Review by Mike Perry
Published by Image Comics
Released September 7, 2016
Written by Jim Zub
Art and Cover by Djibril Morissette-Phan (Cover) & K. Michael Russell (Colors)
Get it on Kindle or ComiXology
Sometimes you just can’t catch a break. That’s the story of Farrah Durante, an out-of-work and aging actress who is trying to find her way in a world where beauty and youth get the nod over wisdom and experience almost every single time. Not only is Farrah juggling the stress of being in the twilight of her Hollywood glory, but she’s doing so while raising a little boy and dealing with an obnoxious millenial babysitter who is in search of fame and fortune herself.
At face value, Glitterbomb is a case study in the human condition. It’s about a mom trying to make ends meet and do the best that she can for her little family. Of course, it wouldn’t be an Image-published human interest/slice of life book without there being some kind of underlying commentary. That’s where this book shines. It’s an evisceration of the Hollywood machine. Farrah has gone from successful young actress to relic, and that’s no more apparent than when she encounters a fresh-faced young starlet in the waiting room at an audition. The younger actress recognizes her from a role she played long in the past, and at first, Farrah is overcome with feelings of pride. That’s immediately followed by a kick in the gut, as the girl bluntly explains that Farrah is nothing more to her than a dinosaur.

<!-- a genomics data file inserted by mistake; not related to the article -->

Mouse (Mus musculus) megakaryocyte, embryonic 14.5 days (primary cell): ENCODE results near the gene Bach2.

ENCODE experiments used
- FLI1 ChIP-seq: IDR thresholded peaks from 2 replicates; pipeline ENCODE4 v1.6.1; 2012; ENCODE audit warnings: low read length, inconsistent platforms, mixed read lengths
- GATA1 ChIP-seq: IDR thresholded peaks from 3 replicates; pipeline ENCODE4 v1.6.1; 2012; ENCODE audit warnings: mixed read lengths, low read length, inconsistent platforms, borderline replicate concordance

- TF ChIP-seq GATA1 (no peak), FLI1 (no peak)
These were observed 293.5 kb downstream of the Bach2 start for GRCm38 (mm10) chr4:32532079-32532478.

Brooke, the young actress, buries Farrah in the most hackneyed of platitudes. Her therapist gave her some piece of advice that you may have seen reposted a million other times on Facebook. Her stylist shared similar advice. Her acting coach gave her more of the same, and Farrah’s frustration wells up as she continues to share. Farrah is an old veteran, and this young girl is hanging on to these trite little sound bytes, until she ultimately snaps, telling Brooke that life is not a fortune cookie. Of course, you can predict how the audition turns out.
Frustrated, Farrah trudges to a local beach where she’s accosted by a homeless man. She deals with it in the exact way that you’d expect her to. The character is written so well that by the end of the debut issue, you almost feel like you’re one step ahead of her. That is, of course, until she steps out into the water and is overtaken by her frustrations, which somehow lures some type of entity that grants her powers that she can’t quite control.
In the beginning, Farrah is vulnerable. She’s a doormat for an industry that long ago used her up and spit her out. Her new “ability” manifests itself in a brutal, surprising, and appropriate way as she becomes a sort of reluctant Hollywood justice seeker. The hunted has become the hunter, to steal an old Hollywood trope.
Glitterbomb is well written, beautifully drawn, inked, and colored, and sets the pace for what should be a very successful run. It’s a beautiful and thrilling companion piece to Snotgirl, especially for readers who can’t stand today’s dumbing down of popular culture.
Imagine if there was a Keeping Up with the Kardashians storyline where The Punisher came through with a chip on his shoulder about vapid celebrities, and you’ve pretty much got this book pinned down. Sprinkle in some of Michael Douglas from Falling Down and the recipe is complete. I cannot recommend this book enough. A fantastic read.